It has been previously shown that adrenal adenomas are associated with a variety of metabolic disturbances like glucose intolerance and obesity. The aim of this study is to demonstrate the risk of non-alcoholic fatty liver disease development in subjects with adrenal incidentalomas.
Among 302 subjects referred between 2001 and 2008 for the evaluation of incidentally discovered adrenal mass, 150 subjects with appropriate data were included. Computed tomography (CT) was the initial radiological intervention. Initial hormonal evaluation included 1 mg or 2 day 2 mg dexamethasone suppression test, urinary free cortisol (UFC), 0800 a.m. ACTH and DHEAS levels. In subjects with elevated post DST cortisol (>1.8 mcg/dl), elevated UFC (>110 mcg/day), and suppressed ACTH and DHEAS levels, midnight cortisol was evaluated (normal < 7.5 mcg/dl). Urinary catecholamine excretion and aldosterone/renin ratio were also measured. Hepatosteatosis was evaluated with liver ultrasonography and or magnetic resonance imaging. ALT, AST and GGT were also measured.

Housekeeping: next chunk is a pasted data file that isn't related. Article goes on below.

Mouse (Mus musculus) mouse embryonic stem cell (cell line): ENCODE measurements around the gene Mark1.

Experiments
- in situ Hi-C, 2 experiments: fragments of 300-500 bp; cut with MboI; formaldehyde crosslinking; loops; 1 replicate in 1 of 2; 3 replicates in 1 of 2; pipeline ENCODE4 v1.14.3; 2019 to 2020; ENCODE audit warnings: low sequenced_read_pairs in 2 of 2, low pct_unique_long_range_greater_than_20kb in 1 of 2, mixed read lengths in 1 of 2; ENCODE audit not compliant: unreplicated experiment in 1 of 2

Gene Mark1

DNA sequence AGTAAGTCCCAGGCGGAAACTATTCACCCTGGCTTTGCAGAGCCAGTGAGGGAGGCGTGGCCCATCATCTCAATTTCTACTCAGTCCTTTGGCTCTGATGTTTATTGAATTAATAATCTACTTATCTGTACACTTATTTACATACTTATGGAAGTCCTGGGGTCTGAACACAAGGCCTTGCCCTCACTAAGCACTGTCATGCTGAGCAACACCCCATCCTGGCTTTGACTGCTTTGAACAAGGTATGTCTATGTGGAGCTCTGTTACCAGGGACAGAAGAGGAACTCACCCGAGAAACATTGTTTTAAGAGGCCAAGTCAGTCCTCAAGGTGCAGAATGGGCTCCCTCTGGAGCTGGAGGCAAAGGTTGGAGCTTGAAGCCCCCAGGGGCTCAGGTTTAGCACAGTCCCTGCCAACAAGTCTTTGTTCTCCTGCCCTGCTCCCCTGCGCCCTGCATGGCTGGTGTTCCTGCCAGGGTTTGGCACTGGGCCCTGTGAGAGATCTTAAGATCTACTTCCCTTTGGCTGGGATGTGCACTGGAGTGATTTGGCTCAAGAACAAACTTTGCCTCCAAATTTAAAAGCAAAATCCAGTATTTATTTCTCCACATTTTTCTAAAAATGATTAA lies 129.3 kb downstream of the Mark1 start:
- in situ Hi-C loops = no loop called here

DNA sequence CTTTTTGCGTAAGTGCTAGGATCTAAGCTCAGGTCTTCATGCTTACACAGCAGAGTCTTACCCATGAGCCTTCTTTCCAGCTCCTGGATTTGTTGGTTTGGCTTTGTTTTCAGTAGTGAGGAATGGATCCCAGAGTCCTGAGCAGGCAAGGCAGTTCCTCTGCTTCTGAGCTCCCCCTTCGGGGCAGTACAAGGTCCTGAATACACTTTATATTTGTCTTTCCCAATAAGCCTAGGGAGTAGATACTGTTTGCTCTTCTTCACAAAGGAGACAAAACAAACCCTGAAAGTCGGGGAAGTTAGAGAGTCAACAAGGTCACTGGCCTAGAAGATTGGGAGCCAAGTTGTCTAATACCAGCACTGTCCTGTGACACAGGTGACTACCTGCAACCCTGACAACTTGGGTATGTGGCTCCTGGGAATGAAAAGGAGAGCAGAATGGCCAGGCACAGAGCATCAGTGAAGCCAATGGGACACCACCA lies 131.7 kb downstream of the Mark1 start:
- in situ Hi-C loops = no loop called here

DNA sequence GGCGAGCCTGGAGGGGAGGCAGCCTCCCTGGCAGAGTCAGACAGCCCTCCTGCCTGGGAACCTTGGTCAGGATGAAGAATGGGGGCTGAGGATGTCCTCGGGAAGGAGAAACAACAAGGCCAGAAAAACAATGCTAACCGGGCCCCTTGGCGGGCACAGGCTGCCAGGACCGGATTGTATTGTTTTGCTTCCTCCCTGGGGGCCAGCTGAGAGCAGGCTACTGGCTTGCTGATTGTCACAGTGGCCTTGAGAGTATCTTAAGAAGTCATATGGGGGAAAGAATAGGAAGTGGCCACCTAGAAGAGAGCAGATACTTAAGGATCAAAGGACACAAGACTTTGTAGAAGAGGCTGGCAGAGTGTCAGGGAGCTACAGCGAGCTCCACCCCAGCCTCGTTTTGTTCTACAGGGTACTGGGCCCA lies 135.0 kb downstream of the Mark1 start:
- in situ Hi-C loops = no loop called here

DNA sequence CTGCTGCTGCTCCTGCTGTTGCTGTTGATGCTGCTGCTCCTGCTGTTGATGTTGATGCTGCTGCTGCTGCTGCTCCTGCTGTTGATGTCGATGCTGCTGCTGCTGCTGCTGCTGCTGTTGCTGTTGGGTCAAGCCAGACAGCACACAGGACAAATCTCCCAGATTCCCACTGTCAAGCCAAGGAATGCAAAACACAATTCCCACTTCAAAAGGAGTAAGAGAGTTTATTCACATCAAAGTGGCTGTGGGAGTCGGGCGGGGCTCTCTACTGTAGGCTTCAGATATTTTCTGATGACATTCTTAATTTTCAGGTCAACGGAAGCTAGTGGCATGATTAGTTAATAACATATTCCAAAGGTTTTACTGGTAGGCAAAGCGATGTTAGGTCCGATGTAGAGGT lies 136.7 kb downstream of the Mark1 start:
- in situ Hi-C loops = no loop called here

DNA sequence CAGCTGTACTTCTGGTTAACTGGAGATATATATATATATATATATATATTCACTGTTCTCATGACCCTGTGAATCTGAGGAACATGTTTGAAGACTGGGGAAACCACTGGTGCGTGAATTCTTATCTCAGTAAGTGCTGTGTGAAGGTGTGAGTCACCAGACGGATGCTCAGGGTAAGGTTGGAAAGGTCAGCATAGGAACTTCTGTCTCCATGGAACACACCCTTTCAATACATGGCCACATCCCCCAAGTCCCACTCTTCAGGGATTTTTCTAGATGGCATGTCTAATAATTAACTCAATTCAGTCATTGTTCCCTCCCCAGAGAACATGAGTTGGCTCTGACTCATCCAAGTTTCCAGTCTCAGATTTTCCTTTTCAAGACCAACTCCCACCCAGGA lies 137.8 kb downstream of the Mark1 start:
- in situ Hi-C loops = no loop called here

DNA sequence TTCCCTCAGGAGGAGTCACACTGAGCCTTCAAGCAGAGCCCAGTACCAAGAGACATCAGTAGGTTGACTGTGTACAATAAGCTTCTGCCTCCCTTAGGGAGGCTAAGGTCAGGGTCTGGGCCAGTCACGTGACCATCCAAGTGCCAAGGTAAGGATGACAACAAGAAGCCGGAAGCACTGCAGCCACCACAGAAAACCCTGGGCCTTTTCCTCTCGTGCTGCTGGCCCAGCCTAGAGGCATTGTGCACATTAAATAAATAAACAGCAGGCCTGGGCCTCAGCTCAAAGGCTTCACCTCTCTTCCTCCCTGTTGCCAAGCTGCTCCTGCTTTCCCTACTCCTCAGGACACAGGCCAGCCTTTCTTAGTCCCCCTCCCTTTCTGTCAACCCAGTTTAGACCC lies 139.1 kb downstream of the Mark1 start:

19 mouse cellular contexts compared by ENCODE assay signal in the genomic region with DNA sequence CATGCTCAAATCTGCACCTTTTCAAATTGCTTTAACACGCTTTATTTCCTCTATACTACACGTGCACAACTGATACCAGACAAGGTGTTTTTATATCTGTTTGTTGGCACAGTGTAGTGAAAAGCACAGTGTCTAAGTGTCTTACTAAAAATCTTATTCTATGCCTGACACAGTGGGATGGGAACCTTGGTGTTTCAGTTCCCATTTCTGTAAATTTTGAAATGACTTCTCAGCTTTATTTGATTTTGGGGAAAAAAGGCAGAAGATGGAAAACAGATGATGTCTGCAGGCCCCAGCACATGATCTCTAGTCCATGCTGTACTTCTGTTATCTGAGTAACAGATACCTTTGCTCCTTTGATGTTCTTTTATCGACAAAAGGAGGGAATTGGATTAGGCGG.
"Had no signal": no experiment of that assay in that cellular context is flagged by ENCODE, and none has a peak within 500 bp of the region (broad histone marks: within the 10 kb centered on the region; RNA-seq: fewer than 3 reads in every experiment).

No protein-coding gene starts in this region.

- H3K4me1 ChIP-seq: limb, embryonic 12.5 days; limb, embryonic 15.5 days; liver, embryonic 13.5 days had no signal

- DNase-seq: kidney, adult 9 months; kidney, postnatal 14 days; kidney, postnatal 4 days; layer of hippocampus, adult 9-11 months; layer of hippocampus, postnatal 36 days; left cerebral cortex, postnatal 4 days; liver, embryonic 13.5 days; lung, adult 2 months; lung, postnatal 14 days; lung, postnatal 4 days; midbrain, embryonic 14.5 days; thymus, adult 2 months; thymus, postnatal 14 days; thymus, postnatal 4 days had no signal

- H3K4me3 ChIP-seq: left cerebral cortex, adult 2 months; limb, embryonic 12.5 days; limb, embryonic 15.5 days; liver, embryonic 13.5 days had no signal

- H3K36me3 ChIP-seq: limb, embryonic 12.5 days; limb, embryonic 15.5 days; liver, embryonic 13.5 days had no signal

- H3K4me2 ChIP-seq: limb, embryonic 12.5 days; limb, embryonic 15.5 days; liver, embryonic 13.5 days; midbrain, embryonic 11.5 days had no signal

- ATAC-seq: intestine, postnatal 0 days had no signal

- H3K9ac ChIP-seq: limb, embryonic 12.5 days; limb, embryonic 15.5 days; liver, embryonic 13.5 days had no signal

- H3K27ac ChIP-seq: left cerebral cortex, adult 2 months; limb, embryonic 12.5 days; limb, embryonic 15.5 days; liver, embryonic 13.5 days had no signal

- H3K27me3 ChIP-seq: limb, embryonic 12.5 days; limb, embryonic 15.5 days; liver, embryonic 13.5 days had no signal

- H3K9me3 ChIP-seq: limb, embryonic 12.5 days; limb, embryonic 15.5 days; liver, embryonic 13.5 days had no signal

There were 101 subjects with non-functioning adrenal adenomas, 40 subjects with functioning adrenal adenomas (Cushing or subclinical Cushing syndrome) and nine subjects with myelolipomas. The rate of non-alcoholic liver disease among these groups was 25.7, 22.7 and 11% respectively. After a median follow up duration of 22.5 months in a subgroup generated from study participants (n=35) without non-alcoholic fatty liver disease, we showed that 9% of subjects with non-functioning adenomas but 17% of subjects with sub clinical Cushing syndrome developed non-alcoholic liver disease.
Non-alcoholic liver disease, which is an important manifestation of insulin resistance is significantly associated with adrenal cortical adenomas rather than extra-cortical masses such as myelolipomas. The risk of developing non-alcoholic fatty liver disease is related with cortisol autonomy.
25 - 29 Apr 2009
European Society of Endocrinology